Democrat Ralph Northam has beaten Republican Ed Gillespie in the race for Virginia governor after a bruising election that tested the power of Donald Trump’s fiery nationalism against the energy of the Trump resistance.
In Virginia, like in several contests across the US yesterday, the Trump resistance won – and it was not even close. Mr Northam, a paediatric neurologist and US Army veteran, led long-time Republican operative Mr Gillsepie by several points as the final votes ticked in, to seize his party’s first major Trump-era victory.
Democrats also scored victories in a governorship race in New Jersey and in Maine, where voters rejected the state’s Republican governor, a Trump ally, by backing a measure to expand Medicaid coverage under former president Barack Obama’s health care law.
The Democratic mayors of New York and Boston, both vocal Trump critics, also won re-election easily, and Virginia voters elected the state’s first openly transgender state representative, among more than a dozen state legislative wins for Democrats.
The resounding victories marked the Republicans’ most significant day of defeat in the young Trump presidency and a rebuke to the president himself as his party eyes a suddenly more threatening mid-term election season next year.
“The Democratic Party is back, my friends,” said Democratic National Committee chairman Tom Perez.
As Democrats celebrated, Republicans pointed fingers. “Ed Gillespie worked hard but did not embrace me or what I stand for,” Mr Trump tweeted last night as he toured Asia, noting that the Republicans won a handful of special elections earlier in the year.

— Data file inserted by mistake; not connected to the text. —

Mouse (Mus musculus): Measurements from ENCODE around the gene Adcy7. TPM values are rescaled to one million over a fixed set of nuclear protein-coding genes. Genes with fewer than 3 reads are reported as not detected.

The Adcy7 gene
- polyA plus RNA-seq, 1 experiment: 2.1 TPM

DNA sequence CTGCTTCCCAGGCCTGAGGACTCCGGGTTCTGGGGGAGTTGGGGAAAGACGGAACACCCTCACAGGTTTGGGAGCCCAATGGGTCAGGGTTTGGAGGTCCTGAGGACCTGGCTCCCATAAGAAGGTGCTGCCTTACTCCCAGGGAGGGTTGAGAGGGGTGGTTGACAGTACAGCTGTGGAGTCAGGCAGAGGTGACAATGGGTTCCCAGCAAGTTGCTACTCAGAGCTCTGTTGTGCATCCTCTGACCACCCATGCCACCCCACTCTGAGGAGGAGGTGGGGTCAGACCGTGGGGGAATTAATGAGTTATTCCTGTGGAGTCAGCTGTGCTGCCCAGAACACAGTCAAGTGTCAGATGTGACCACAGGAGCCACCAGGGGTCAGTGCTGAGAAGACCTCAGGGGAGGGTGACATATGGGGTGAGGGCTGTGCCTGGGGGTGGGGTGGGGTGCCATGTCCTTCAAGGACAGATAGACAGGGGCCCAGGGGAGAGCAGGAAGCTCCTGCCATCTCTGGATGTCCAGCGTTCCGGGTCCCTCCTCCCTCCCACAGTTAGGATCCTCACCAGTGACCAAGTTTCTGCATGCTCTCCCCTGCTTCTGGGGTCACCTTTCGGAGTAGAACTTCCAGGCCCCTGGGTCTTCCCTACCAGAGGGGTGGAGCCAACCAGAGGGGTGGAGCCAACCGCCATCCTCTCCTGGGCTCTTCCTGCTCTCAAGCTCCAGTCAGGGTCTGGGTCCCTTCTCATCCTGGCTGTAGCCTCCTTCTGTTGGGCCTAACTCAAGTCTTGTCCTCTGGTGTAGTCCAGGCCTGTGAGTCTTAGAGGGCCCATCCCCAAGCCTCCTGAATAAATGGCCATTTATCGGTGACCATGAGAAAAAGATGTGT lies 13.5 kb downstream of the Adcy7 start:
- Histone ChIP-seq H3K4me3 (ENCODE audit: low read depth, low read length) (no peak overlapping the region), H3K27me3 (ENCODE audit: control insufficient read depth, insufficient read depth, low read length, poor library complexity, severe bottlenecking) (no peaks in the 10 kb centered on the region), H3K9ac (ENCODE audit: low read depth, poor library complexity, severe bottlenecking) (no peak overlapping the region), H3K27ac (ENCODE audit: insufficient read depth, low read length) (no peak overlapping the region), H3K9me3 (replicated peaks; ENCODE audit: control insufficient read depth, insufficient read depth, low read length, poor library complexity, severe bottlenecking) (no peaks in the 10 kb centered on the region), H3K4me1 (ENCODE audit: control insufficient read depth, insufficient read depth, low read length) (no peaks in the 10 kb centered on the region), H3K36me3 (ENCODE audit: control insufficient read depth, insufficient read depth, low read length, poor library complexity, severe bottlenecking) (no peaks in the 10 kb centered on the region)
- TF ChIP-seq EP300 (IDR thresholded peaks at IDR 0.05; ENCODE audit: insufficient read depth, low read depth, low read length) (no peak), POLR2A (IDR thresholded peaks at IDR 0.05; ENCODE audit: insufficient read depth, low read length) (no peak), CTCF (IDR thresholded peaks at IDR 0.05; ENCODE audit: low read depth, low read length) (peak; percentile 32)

“With the economy doing record numbers, we will continue to win, even bigger than before!”
Despite the criticism, Mr Gillespie did, in more ways than one, embrace what Mr Trump stands for, even if he did not welcome Mr Trump into the state to rally voters on his behalf.
The Republican president played a marginal role in Virginia, largely because Republicans on the ground did not want him there, a state he lost last autumn, as his approval ratings hover near record lows.
The White House instead dispatched vice president Mike Pence to help Mr Gillespie.
The former aide to George W Bush and Mitt Romney largely reinvented himself as Election Day neared by adopting many of Mr Trump’s racially tinged nationalist positions.
He warned of the dangers of the Hispanic street gang MS-13, vowed to protect Confederate monuments, and condemned the national anthem protests by NFL players, the vast majority of them black.
In New Jersey, Democrat Phil Murphy trounced Republican Kim Guadagno, who served under the term-limited, deeply unpopular Republican governor Chris Christie.
New Jersey senator Cory Booker, among several Democrats weighing a presidential bid in 2020, cast his party’s victories in New Jersey and Virginia as “the very first statewide rebuttal of the Trump administration”.
“We will not succumb to the politics of fear,” he said. The day also exposed deepening regional divisions between America’s two major political parties.